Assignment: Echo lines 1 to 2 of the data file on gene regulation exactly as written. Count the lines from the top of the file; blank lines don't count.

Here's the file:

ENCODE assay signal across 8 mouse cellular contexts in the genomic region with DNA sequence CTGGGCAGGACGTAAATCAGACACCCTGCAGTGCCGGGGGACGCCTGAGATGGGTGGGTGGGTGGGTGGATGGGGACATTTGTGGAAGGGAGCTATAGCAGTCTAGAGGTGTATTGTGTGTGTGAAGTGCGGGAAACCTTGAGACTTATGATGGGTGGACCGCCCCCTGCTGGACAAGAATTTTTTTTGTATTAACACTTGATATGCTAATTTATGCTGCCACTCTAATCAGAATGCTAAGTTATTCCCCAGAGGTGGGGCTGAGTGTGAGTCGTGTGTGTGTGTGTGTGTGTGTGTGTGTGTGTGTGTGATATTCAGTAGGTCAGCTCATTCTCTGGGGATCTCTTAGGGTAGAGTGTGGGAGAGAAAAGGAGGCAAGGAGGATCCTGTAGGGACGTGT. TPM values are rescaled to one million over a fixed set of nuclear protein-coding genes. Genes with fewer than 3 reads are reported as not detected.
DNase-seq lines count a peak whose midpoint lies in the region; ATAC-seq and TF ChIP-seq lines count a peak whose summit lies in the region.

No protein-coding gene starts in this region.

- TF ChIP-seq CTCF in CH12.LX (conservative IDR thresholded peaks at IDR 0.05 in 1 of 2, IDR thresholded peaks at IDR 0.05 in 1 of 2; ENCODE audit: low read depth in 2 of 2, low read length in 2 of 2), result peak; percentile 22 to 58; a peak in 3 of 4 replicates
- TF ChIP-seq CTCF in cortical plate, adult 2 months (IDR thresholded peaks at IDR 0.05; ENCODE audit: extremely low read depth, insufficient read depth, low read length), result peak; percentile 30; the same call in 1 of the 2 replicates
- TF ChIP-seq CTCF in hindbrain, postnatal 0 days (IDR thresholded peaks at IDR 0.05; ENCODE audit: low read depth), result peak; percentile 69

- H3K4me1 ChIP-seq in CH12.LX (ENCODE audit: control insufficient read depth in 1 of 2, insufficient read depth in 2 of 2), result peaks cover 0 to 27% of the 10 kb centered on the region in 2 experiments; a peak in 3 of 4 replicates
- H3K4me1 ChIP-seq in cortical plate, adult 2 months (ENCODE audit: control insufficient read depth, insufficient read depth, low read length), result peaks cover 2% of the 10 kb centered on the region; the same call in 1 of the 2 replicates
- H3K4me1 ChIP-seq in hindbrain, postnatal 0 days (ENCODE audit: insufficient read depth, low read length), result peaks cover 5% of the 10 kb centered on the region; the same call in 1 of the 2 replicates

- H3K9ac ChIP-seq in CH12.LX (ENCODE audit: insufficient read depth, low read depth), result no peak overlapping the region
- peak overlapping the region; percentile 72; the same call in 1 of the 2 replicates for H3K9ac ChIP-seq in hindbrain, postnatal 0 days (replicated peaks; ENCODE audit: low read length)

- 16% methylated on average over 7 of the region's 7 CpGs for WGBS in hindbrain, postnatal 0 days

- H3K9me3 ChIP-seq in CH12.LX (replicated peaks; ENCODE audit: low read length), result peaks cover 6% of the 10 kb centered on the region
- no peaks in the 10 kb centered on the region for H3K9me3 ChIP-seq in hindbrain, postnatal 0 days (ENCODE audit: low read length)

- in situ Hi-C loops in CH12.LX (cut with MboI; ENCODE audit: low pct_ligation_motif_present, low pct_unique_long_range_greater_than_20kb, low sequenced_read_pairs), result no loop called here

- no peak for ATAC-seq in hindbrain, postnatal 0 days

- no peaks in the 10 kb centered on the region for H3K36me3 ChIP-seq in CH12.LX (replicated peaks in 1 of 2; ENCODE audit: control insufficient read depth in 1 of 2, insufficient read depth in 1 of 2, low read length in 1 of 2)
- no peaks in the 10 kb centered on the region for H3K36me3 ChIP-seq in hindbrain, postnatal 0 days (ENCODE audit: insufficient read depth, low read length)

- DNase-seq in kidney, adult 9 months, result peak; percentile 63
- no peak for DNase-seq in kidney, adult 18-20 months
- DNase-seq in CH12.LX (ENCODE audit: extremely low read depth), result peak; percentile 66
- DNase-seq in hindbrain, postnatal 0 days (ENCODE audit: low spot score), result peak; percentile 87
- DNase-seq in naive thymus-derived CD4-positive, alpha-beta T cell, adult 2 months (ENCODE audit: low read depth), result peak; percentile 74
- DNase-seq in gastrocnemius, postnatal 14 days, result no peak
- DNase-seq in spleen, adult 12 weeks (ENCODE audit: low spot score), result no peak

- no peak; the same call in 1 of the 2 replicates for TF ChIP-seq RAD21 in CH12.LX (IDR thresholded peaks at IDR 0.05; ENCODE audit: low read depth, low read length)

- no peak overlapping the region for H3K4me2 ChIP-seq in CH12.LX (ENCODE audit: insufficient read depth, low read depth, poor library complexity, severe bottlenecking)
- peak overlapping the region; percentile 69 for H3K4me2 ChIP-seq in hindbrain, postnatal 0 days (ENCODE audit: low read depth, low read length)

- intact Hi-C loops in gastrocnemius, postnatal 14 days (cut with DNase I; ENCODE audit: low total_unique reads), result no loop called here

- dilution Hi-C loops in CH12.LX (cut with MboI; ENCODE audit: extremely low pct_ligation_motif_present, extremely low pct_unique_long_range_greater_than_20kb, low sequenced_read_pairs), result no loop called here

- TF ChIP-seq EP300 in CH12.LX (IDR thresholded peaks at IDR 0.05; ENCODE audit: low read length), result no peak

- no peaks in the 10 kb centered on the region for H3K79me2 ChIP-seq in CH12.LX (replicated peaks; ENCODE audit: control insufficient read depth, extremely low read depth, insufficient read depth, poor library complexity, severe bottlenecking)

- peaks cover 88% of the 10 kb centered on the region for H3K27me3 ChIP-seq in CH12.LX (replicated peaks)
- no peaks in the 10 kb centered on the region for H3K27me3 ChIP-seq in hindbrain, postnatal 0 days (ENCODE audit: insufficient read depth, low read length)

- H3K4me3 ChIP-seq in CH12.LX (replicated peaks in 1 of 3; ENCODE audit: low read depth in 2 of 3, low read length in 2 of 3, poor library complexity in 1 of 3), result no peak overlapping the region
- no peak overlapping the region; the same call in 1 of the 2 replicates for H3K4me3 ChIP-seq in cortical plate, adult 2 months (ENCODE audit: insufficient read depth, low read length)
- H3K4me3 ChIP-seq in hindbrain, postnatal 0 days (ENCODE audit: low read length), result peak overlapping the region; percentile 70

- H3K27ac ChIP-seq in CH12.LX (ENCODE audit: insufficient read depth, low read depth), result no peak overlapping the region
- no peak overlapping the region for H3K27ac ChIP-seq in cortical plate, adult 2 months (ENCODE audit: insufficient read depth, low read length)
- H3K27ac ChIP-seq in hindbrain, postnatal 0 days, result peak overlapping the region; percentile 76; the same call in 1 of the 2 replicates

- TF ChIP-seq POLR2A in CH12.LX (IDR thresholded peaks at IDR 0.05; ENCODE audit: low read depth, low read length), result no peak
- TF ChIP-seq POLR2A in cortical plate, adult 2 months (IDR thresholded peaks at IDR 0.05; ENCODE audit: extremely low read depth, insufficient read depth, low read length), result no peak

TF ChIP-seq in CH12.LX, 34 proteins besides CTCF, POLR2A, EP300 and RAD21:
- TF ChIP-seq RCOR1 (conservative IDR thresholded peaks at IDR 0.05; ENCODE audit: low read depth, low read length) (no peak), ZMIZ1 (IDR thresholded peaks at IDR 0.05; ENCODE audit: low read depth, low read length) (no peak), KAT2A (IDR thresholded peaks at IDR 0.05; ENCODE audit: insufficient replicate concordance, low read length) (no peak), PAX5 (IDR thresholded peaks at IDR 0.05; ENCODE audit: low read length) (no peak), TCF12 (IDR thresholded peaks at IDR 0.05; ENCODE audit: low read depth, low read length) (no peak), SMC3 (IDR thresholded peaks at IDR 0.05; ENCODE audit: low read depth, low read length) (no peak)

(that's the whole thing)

ENCODE assay signal across 8 mouse cellular contexts in the genomic region with DNA sequence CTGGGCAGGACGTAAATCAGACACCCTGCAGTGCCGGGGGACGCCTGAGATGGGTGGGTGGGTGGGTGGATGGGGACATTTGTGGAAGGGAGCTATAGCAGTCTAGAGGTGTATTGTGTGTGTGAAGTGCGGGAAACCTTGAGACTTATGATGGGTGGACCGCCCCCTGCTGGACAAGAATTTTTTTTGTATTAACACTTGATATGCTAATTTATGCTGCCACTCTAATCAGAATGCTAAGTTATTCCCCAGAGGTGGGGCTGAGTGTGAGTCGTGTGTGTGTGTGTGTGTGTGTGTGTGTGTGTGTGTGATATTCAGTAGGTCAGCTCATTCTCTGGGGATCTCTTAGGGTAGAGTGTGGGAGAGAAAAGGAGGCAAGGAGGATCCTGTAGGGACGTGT. TPM values are rescaled to one million over a fixed set of nuclear protein-coding genes. Genes with fewer than 3 reads are reported as not detected.
DNase-seq lines count a peak whose midpoint lies in the region; ATAC-seq and TF ChIP-seq lines count a peak whose summit lies in the region.